Because Chet Atkins found himself too busy with other artists, Bob Ferguson acted as Smith's producer on her first sessions and would continue to work as her producer until her departure from RCA. Smith's first session took place on July 16, 1964, where she recorded four songs, three of which were written by Bill Anderson.[7] One of the four songs recorded during the session entitled "Once a Day" was chosen to be Smith's debut single. The song was rush-released as a single in August 1964 and reached number one on the Billboard Magazine Hot Country Singles chart on November 28. It remained at the number one position for eight weeks.[5]

Promotional photograph, 1966
Promotional photograph, 1966

"Once a Day" became the first debut single by a female country artist to reach number one. For nearly 50 years the single held the record for the most weeks spent at number one on the Billboard country chart by a female artist.[8] RCA Victor released Smith's self-titled debut album in March 1965 which also reached number one spending seven weeks at the top of the Billboard Top Country Albums chart, and spending 30 weeks on the chart overall.[9] In addition, the album also peaked at No. 105 on the Billboard 200 albums chart around the same time.[10] Dan Cooper of Allmusic called the production of the album to sound as if she was "a down-home Streisand fronting The Lennon Sisters."[11]

During this time, Anderson wrote a series of songs that were released as follow-up singles to "Once a Day". These songs also became major hits.[12] Her next Anderson-penned release was 1965's "Then and Only Then". The song peaked at number four on the Billboard country chart. Its B-side, "Tiny Blue Transistor Radio" (originally intended for Skeeter Davis and also penned by Anderson), peaked within the top 25 on the same singles chart.[9] In 1965, Smith officially became a member of the Grand Ole Opry radio show in Nashville, Tennessee. It had been a dream of Smith's to become a member since childhood, remembering saying at the age of five, "Someday I’m gonna sing on the Grand Ole Opry."[13] In the mid-60s Smith was temporarily fired from the Grand Ole Opry for not being on the show for twenty six weeks out of the year, which was the required number of weeks to stay a member at the time. In the 1970s, Smith was nearly fired from the show for testifying about Jesus Christ.[6]

Bill Anderson wrote her next single with Bette Anderson titled "I Can't Remember" (1965). The track reached number nine on the Billboard Magazine Hot Country Singles chart.[14] In October 1965, Smith released her second studio album Cute 'n' Country.[14] The album featured cover versions of country songs and newer songs written by Bill Anderson. Covers included songs by Jim Reeves, Webb Pierce, and Ray Price.[15] Like her first album, Cute 'n' Country reached number one on the Billboard Top Country Albums chart and spent thirty weeks on the chart as well.[14] Her next two singles, "If I Talk to Him" and "Nobody But a Fool (Would Love You)", both reached number four on the country singles chart and were issued on Smith's third album, Miss Smith Goes to Nashville (1966).[16] The album peaked at number two on the Billboard Top Country Albums chart.[17]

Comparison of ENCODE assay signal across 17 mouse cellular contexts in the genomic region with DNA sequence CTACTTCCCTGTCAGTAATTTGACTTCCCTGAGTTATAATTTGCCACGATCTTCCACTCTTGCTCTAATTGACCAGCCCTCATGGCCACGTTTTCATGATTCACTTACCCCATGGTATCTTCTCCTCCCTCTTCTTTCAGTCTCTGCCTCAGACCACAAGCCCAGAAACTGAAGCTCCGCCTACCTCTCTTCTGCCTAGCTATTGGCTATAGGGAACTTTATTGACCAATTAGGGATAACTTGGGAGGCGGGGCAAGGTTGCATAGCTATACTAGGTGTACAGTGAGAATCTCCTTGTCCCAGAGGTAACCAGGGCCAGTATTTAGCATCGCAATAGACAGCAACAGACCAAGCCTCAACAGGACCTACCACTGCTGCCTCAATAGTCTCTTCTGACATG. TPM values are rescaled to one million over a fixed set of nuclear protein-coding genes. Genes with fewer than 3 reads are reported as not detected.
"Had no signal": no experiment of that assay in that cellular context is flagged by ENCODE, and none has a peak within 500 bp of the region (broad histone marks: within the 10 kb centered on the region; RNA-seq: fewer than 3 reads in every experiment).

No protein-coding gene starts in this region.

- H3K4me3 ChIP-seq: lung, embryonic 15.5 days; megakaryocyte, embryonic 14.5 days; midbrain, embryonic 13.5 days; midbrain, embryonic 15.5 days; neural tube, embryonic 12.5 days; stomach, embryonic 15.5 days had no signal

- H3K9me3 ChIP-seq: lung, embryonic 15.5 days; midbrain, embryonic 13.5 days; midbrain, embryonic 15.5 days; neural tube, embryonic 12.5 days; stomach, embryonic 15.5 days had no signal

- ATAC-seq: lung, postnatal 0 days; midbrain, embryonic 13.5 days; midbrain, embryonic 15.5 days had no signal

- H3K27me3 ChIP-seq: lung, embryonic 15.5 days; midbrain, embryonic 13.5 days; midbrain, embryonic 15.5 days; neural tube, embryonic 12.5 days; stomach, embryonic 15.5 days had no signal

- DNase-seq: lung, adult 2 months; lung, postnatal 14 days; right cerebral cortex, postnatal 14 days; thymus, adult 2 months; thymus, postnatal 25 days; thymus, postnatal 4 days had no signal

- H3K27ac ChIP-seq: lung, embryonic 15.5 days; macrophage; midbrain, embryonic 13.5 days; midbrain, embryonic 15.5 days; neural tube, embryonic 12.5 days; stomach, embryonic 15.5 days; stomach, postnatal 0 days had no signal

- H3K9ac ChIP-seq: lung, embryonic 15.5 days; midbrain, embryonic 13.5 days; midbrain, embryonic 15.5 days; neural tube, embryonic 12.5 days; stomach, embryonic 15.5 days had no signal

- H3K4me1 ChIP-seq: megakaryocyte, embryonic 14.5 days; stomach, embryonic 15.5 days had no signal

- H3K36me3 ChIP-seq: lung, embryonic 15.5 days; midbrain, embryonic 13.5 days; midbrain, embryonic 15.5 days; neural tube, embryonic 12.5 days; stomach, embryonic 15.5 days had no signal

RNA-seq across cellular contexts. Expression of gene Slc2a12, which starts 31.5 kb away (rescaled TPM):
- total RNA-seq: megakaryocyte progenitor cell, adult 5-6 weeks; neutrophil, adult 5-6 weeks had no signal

With her next few sessions, Smith's producer Bob Ferguson felt pressured from RCA headquarters in New York City to market Smith's sound toward more "middle-of-the-road" country pop material. This change of sound was evident on her next two studio albums: Born to Sing (1966) and Downtown Country (1967). Both albums featured full orchestras in the background and cover versions of singles by pop artists of the time.[18] Spawned from Born to Sing and Downtown Country were the singles "Ain't Had No Lovin'" and "The Hurtin's All Over", which both peaked within the top 5 on the country singles chart.[2] During this time, Smith also appeared in several country music vehicle films, where she performed many of her current hit recordings.[19] In 1966, she appeared in the films Second Fiddle to a Steel Guitar and The Las Vegas Hillbillys, the latter of which starred Jayne Mansfield. In 1967, she appeared in The Road to Nashville and Hell on Wheels.[20]

In February 1967, Smith released an album on RCA Camden entitled Connie in the Country, which mainly featured cover versions of country hits recorded at the time. Covers included songs by Loretta Lynn and Buck Owens.[21] In May 1967, RCA released an album of songs written entirely by Bill Anderson called Connie Smith Sings Bill Anderson. Smith later commented that, "it was an honor, not a favor" to record an album of all Anderson tunes. Included in the disc were covers of Anderson's own hits such as "City Lights" and "That's What It's Like to Be Lonesome". Also featured was Anderson's "I Love You Drops", which Smith wanted to release as a single; however Anderson wanted to release the song as his own single. Smith stated, "We begged him for that song. But I cut 33 of his songs." It would later become a top ten hit for Anderson.[22] Between 1966 and 1968, Smith had five top ten singles in a row on the Billboard country chart:[2] "I'll Come Runnin'" (which Smith wrote herself), "Cincinnati, Ohio", "Burning a Hole in My Mind", "Baby's Back Again", and "Run Away Little Tears". "Cincinnati, Ohio" would later inspire the city of Cincinnati, Ohio to declare their own "Connie Smith Day" in June 1967.[22]